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The propagation of sunlight and the size distribution of suspended particles in a municipally polluted ocean water


Peterson, Lee Louis (1974) The propagation of sunlight and the size distribution of suspended particles in a municipally polluted ocean water. Dissertation (Ph.D.), California Institute of Technology. doi:10.7907/TADP-EA09.


Waste discharge by the Los Angeles County Sanitation District (LACSD) affects sunlight in the ocean. Increased sunlight attenuance affects productivity and changes in ocean surface color could be useful for monitoring dispersal. Temperature, sunlight irradiance in five colors, light beam attenuance, and particle size distributions were simultaneously measured as a function of water depth. A limited number of samples were analyzed by a co-worker for particulate percent organic carbon and particulate carbon isotope ratio. Background field stations included Catalina, Dana Point, and Rocky Point. Stations in the vicinity of the LACSD outfall at Whites Point represented a dispersing sewage field. The most significant result was that pollutants decreased the optical albedo of ocean water, increasing the extinction of sunlight irradiance as a function of optical depth. Additional findings were that 1) pollutants decreased euphotic zone depths by as much as 60 percent (depending upon particle concentrations), 2) water surface color spectra indicated that pollutants increased light absorption at short wavelengths (violet, blue and green), 3) the average particle concentration in polluted waters was twice that of background waters, 4) the LACSD discharge caused a bimodal increase in particle numbers as a function of particle size; there was a dramatic increase for particles less than 1.5 microns and a secondary increase at 8 microns, 5) assuming real particle refractive indices (no light absorption by particles), scattering by natural and sewage particles was maximum between particle diameters 3 and 8 microns, 6) calculations assuming complex refractive indices (absorbing particles) indicated that light absorption by sewage particles was maximum for particles less than 1.5 microns in diameter, and 7) heavy (high specific gravity) particles had lower percent organic carbon and a lower carbon isotope ratio.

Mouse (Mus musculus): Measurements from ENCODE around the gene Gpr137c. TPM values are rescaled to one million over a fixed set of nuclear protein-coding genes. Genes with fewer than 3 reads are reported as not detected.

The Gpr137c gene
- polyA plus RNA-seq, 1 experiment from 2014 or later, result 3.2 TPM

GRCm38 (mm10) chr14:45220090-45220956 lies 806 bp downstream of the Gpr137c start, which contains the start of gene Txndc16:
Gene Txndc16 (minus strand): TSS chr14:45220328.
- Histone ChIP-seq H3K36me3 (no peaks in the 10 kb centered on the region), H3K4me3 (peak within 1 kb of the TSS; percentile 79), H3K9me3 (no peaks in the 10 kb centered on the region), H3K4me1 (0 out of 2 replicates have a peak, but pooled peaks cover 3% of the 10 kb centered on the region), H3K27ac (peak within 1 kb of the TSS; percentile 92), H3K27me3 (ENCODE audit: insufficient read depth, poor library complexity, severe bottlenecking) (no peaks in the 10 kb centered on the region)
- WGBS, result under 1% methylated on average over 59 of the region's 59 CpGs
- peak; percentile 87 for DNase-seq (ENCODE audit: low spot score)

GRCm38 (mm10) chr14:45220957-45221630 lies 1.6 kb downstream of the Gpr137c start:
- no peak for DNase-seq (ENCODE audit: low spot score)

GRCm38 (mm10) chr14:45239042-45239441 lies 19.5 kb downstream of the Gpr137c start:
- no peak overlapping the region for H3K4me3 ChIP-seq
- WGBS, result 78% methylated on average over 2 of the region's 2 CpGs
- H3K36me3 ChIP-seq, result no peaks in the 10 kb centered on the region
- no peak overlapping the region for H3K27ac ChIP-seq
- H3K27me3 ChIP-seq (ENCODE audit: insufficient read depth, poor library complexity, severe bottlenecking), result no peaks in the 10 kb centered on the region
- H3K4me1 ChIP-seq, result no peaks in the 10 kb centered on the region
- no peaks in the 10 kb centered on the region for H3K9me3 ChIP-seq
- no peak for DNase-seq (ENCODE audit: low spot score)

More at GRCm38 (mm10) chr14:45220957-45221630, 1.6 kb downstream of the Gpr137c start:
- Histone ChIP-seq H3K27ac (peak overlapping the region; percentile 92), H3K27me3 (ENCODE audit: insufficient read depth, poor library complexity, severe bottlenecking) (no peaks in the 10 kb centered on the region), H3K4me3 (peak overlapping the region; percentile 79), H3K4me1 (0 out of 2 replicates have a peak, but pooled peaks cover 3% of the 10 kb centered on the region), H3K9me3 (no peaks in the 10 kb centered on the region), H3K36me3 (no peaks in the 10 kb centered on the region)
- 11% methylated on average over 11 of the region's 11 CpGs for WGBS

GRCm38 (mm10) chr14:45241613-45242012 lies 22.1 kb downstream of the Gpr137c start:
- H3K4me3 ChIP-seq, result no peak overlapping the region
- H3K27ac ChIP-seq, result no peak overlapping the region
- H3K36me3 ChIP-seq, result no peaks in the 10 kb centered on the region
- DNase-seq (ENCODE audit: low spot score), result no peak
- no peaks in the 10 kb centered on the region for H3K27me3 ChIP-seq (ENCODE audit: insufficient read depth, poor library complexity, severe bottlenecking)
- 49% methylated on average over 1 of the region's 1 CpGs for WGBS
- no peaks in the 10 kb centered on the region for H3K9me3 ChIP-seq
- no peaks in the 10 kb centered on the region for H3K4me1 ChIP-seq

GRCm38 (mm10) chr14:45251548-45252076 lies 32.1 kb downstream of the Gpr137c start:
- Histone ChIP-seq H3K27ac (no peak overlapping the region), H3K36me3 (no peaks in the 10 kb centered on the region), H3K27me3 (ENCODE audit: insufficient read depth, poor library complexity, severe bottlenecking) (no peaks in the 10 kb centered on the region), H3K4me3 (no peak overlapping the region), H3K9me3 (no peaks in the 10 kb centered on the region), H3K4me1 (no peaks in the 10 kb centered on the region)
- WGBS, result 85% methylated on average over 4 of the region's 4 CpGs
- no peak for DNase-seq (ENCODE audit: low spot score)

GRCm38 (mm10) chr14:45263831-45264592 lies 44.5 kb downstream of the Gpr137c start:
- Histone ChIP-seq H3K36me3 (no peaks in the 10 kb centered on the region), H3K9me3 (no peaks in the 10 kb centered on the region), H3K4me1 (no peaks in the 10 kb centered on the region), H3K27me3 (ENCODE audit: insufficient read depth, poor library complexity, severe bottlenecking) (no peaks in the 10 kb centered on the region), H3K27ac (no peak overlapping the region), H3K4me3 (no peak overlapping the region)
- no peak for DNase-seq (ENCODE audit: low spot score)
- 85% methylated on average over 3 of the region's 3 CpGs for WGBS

Item Type:Thesis (Dissertation (Ph.D.))
Subject Keywords:Environmental Engineering
Degree Grantor:California Institute of Technology
Division:Engineering and Applied Science
Major Option:Environmental Science and Engineering
Thesis Availability:Public (worldwide access)
Research Advisor(s):
  • North, Wheeler J.
Thesis Committee:
  • Morgan, James J.
  • Murray, Bruce C.
  • Brooks, Norman H.
Defense Date:15 January 1974
Record Number:CaltechTHESIS:05252011-133643810
Persistent URL:
Default Usage Policy:No commercial reproduction, distribution, display or performance rights in this work are provided.
ID Code:6437
Deposited On:25 May 2011 21:36
Last Modified:21 Dec 2019 04:34

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